Hertz spinning off equipment rental business into a separate publicly traded company

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NEW YORK, N.Y. – Hertz plans to spin off its equipment rental business into a separate publicly traded company.

The car rental company said Tuesday that it will receive about $2.5 billion in net proceeds as part of the transaction and plans to use it to pay down debt and to support a new $1 billion stock buyback.

Hertz also reported adjusted earnings for the fourth quarter that missed analysts’ expectations. Its forecast for 2014 adjusted earnings was also below Street expectations.

Its shares edged up in afternoon trading Tuesday.

The Hertz Equipment Rental business rents equipment such as air compressors and tools, earthmoving equipment and power generators, forklifts and material handling, pumps, and trucks and trailers. It also sells new and used equipment and its Hertz Entertainment Services unit rents lighting and related aerial products used mostly by the U.S. entertainment industry.

Hertz Equipment Rental has approximately 335 branches in the U.S., Canada, France, Spain, China, Saudi Arabia and through international franchisees. It had more than $1.5 billion in revenue in 2013.

The spinoff will leave Hertz with the Hertz, Dollar, Thrifty and Firefly rental car businesses and Donlen, which provides fleet leasing and management services. The Park Ridge, N.J.-based company has about 11,555 rental locations in North America, Europe, Latin America, Asia, Australia, Africa, the Middle East and New Zealand. Last year the rental car and fleet leasing business had $9.23 billion in revenue.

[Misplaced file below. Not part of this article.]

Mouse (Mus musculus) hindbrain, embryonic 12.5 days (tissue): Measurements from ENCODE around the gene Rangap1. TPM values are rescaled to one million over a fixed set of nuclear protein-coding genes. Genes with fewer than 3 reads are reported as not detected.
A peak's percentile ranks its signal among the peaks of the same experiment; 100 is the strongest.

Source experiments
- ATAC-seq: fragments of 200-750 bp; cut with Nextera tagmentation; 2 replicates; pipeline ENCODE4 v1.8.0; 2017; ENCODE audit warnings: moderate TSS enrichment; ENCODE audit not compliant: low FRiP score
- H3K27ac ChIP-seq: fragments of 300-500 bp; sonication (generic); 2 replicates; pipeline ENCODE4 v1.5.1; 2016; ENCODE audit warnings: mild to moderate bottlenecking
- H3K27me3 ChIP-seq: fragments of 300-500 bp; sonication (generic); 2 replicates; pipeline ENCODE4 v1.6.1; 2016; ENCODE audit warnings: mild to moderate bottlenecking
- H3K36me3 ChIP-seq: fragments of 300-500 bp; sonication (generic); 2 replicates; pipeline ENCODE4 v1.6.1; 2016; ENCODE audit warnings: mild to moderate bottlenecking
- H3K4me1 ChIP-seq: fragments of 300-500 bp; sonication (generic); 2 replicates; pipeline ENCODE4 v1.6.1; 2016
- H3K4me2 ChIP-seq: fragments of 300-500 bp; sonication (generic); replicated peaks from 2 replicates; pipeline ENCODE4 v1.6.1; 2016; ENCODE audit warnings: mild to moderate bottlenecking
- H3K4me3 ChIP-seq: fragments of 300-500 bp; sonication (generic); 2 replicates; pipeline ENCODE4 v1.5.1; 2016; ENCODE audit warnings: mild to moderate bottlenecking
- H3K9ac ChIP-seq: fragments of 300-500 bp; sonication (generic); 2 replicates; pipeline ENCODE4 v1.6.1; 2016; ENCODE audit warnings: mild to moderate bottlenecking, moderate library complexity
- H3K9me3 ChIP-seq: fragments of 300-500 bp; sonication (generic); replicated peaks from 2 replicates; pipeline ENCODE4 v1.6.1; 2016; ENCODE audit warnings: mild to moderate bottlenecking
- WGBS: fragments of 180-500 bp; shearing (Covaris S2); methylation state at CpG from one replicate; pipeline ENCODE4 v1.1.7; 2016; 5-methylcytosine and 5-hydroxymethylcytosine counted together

Its board has approved the separation plans. Mark Frissora will remain Chairman and CEO of Hertz. The equipment rental company will determine its management and board as separation plans are finalized.

Hertz Global Holdings Inc. anticipates the spinoff closing by early next year.

The new $1 billion stock repurchase program replaces a $300 million buyback announced last year. Hertz used about $87.5 million under that buyback.

Its stock rose 34 cents, or 1.3 per cent to $27.56 in afternoon trading. Its shares are up almost 30 per cent over the past year.

The company also reported its fourth-quarter and full-year financial results on Tuesday. For the three months ended Dec. 31, Hertz lost $600,000, or breakeven per share results, versus a loss of$36.8 million, or 9 cents per share, a year ago. Excluding certain items, earnings were 26 cents per share. Analysts polled by FactSet expected adjusted earnings of 32 cents per share.

Revenue rose 10 per cent to $2.56 billion from $2.32 billion. Analysts expected $2.61 billion.

For the full year, Hertz earned $346.2 million, or 76 cents per share, up from $238.6 million, or 53 cents per share, a year ago. Annual revenue increased 19 per cent to $10.77 billion from $9.02 billion.

Hertz foresees 2014 adjusted earnings of $1.70 to $2 per share, with revenue in a range of $11.4 billion to $11.7 billion. Wall Street anticipates earnings of $2.07 per share on revenue of $11.6 billion.

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